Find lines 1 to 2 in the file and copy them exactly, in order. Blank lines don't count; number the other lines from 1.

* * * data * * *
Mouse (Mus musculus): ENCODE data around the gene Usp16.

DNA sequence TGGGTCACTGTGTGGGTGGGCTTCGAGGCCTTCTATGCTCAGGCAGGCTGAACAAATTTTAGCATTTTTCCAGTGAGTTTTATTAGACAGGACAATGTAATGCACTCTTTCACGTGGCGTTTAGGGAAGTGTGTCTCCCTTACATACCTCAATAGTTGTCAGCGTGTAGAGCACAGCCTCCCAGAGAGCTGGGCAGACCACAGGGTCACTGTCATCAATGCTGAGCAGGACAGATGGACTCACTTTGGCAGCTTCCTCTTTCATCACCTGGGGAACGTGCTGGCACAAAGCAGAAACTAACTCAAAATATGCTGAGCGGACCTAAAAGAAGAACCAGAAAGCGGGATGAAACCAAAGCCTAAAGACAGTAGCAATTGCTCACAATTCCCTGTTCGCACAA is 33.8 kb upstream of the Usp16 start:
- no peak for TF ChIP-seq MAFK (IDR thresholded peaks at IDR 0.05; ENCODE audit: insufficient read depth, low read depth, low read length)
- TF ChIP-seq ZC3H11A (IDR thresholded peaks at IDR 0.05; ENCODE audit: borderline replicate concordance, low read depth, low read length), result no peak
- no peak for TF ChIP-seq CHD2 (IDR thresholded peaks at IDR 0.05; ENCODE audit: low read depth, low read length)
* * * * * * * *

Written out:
Mouse (Mus musculus): ENCODE data around the gene Usp16.

DNA sequence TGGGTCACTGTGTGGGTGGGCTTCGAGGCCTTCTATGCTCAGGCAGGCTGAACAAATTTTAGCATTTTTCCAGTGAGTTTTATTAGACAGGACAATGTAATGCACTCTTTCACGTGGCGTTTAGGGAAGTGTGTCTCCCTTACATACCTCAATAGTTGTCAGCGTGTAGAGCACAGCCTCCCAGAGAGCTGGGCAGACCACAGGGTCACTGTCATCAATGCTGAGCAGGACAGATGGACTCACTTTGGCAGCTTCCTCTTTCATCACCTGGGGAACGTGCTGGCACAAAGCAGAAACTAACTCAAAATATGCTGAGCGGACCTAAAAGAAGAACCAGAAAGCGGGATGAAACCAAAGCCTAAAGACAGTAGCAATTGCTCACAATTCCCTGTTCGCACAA is 33.8 kb upstream of the Usp16 start: